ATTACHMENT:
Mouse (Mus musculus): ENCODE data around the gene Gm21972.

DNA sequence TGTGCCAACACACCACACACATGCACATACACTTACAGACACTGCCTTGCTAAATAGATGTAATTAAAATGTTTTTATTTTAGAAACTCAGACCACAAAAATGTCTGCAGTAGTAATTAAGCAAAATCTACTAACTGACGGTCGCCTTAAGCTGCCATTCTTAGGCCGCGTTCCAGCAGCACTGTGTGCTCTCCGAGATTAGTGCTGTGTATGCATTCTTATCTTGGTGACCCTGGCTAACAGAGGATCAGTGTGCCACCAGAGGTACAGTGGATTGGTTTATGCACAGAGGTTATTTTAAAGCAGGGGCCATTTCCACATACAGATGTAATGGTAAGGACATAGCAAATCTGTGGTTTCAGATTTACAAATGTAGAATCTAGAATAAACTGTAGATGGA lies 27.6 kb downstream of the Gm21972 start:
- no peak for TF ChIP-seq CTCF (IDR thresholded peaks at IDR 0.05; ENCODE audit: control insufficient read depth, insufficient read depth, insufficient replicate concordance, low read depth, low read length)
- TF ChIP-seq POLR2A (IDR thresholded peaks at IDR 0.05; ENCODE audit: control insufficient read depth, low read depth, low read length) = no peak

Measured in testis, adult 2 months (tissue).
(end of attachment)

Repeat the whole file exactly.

Mouse (Mus musculus): ENCODE data around the gene Gm21972.

DNA sequence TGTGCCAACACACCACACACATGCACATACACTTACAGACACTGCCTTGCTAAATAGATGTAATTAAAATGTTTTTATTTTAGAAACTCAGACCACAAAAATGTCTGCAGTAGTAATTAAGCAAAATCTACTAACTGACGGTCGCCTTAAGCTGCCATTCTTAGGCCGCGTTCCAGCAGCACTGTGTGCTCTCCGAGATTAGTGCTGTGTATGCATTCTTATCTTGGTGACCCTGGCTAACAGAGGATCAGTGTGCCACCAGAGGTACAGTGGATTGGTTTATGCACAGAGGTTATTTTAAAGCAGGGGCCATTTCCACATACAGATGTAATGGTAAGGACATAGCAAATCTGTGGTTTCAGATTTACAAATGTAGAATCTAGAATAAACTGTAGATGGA lies 27.6 kb downstream of the Gm21972 start:
- no peak for TF ChIP-seq CTCF (IDR thresholded peaks at IDR 0.05; ENCODE audit: control insufficient read depth, insufficient read depth, insufficient replicate concordance, low read depth, low read length)
- TF ChIP-seq POLR2A (IDR thresholded peaks at IDR 0.05; ENCODE audit: control insufficient read depth, low read depth, low read length) = no peak

Measured in testis, adult 2 months (tissue).